olive-tree

Olive (Olea europaea)

Appearing in ever-increasing numbers in modern urban gardens, olive trees are easy to transplant and many large trees have been moved from their original orchards into urban settings. Olive blossom is very light and easily spreads, thus a cause of severe allergy and a strong trigger for asthma. If olive trees are pruned hard each winter this does limit spring blooming.

Italian-cypress-trees

Italian Cypress (Cupressus sempervirens)

Evergreens with short, needlelike leaves, often grey-green coloured. Not naturally a separate-sexed (dioecious) species, however modern horticulture has found a way to produce all-male trees. Highly allergenic and the cause of considerable allergy and asthma attacks.

Silver_Birch_Trees

Birch (Betula)

Extremely common landscaping tree, the ubiquitous Silver Birch (Betula pendula) a feature of many housing estates and parks. They shed a great deal of very allergic pollen but the blooming period is very short. An allergy to birch pollen may often also result in numerous food allergies.

salix-tree

Willow (Salix)

A large genus of more than 500 species worldwide. As separate-sexed plants, the female is actually an excellent addition to an allergy-free landscape or garden, however, male varieties are some of the worst allergy-causing trees.

bay-leaf-tree

Sweet Bay Leaf (Laurus Nobilis)

Used in pots to frame doorways or grown as bushes in gardens, the bay is a classic of the english garden. Males produce an abundance of allergy-causing pollen but females are pollen-free.

olive-tree

Olive (Olea europaea)

Appearing in ever-increasing numbers in modern urban gardens, olive trees are easy to transplant and many large trees have been moved from their original orchards into urban settings. Olive blossom is very light and easily spreads, thus a cause of severe allergy and a strong trigger for asthma. If olive trees are pruned hard each winter this does limit spring blooming.

These, among many other common and popular plants can cause immense suffering to people with pollen-allergies and asthma.

How can I reduce the pollen in my garden?

Firstly, take a ‘garden-audit’ of the trees and shrubs you currently own and observe whether they bear fruit or seed of any kind throughout the year. Plants that do fruit or seed will either be female, so allergy-free, or contain both male and female flowers thus limiting the amount of pollen which is put into the atmosphere. Those plants which bear no fruit or seed will more than likely be male and further investigation will be needed into how much allergy-causing pollen they produce.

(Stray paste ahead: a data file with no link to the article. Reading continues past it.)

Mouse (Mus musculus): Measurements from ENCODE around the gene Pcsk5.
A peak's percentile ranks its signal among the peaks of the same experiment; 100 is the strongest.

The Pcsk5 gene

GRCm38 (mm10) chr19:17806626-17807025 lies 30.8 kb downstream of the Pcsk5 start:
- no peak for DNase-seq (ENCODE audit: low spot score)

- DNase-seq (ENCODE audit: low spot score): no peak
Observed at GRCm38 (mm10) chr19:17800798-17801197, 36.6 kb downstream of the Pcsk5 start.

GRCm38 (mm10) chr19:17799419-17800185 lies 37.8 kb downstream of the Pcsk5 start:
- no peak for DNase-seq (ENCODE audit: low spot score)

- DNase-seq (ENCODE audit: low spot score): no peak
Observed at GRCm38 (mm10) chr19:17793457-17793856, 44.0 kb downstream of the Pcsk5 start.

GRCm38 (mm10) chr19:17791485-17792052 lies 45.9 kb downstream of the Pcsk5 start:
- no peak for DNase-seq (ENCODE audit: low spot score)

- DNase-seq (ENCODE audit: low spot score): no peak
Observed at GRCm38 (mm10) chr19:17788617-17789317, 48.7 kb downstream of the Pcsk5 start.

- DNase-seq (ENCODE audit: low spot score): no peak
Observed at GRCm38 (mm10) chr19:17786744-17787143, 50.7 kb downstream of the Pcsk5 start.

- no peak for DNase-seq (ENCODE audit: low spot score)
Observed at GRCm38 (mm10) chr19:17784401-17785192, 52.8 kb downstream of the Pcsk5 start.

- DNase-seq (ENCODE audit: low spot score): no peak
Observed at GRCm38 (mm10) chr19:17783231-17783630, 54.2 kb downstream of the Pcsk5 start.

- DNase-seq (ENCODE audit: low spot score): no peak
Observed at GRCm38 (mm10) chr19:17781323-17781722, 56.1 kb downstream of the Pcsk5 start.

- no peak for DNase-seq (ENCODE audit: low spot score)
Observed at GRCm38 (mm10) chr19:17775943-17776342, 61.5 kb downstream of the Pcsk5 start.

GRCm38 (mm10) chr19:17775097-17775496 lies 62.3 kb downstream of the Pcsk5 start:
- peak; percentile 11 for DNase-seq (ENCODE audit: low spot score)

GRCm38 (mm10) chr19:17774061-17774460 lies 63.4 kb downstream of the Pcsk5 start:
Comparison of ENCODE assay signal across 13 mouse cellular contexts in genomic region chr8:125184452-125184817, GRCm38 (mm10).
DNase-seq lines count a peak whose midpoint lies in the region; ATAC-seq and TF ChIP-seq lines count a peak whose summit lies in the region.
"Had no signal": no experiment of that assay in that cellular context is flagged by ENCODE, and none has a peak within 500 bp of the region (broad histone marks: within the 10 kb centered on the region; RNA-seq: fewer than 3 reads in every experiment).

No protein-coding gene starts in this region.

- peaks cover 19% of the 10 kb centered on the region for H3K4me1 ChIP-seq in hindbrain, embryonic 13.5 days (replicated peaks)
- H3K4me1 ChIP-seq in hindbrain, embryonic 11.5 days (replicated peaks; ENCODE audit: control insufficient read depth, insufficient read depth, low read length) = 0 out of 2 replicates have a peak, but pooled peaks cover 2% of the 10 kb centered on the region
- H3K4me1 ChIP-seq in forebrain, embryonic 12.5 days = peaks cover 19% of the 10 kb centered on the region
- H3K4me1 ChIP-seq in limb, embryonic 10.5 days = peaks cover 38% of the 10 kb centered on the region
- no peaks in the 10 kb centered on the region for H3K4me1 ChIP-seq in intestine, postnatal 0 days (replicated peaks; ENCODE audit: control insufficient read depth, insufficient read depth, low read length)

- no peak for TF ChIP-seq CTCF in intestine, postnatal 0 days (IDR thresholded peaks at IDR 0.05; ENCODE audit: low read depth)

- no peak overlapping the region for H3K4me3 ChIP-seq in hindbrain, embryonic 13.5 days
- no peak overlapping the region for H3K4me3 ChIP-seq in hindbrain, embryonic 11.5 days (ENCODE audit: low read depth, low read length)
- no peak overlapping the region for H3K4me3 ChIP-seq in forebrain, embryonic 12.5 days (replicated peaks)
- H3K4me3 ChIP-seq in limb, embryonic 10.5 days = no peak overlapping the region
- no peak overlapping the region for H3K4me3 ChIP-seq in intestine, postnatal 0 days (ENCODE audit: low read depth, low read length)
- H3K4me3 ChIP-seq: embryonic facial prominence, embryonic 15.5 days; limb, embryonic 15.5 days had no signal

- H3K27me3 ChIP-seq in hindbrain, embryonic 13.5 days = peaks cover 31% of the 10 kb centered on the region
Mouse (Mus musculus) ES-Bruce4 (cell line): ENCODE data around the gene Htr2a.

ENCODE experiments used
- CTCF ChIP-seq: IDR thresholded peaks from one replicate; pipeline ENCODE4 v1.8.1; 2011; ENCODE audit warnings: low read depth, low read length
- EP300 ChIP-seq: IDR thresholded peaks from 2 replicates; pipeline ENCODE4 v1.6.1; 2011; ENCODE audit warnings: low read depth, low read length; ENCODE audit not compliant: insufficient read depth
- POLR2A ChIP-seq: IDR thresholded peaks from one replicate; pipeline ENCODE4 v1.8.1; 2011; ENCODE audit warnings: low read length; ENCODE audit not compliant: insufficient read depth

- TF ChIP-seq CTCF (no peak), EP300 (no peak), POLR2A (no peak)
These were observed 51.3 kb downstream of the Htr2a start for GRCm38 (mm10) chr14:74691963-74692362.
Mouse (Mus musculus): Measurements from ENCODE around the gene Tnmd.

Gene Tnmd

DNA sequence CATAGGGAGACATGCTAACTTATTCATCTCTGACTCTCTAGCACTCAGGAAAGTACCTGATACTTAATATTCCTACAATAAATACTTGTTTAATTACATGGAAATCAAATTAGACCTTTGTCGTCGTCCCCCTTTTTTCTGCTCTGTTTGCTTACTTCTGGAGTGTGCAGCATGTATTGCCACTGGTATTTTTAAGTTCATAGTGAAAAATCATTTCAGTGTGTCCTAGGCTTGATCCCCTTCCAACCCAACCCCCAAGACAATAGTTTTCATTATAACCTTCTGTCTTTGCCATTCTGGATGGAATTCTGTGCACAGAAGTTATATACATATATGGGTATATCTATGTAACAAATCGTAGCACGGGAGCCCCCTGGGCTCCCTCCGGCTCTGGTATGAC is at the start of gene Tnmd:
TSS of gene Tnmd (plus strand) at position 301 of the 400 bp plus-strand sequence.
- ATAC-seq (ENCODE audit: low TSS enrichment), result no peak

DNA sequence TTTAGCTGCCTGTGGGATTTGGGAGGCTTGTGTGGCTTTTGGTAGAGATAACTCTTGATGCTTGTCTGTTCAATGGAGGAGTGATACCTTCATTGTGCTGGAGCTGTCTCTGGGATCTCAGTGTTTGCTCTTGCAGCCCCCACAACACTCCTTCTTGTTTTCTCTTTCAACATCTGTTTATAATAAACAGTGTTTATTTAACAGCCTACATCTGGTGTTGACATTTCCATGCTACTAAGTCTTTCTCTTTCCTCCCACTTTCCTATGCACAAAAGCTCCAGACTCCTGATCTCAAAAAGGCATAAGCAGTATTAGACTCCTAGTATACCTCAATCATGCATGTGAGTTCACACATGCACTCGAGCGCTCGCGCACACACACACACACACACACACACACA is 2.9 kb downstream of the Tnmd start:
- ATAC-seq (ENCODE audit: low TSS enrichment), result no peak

Once you have identified high-allergy plants, you can either look at moving them away from windows and doorways, perhaps to an area at the back of the garden or remove them entirely. In some cases you can top-graft male dioecious trees with scion wood from female trees to enact a sex change.

Finally, I can highly recommend Thomas Leo Ogren’s book “The Allergy-Fighting Garden” and anyone who is looking to reduce the pollen in their garden or aim to create an allergy-free garden should own a copy. Thomas Leo Ogen is the creator of the Ogren Plant Allergy Scale (OPALS), a plant allergy system which is now used by the United States Department of Agriculture. This book lists hundreds of plants, shrubs and trees along with an allergy scale of 1-10. A fantastic resource to plan your future planting.

I hope you find this article helpful in your quest to create an allergy-free garden.

Summary
Allergy-free gardens, a breath of fresh air.
Article Name
Allergy-free gardens, a breath of fresh air.
Description
Allergies from pollen have increased in the UK and Europe by nearly 50% in the past 60 years. Here I discuss some of the reasons for this increase in allergies and how to reduce pollen-producing plants in your garden.
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Publisher Name
Gaia Gardening Services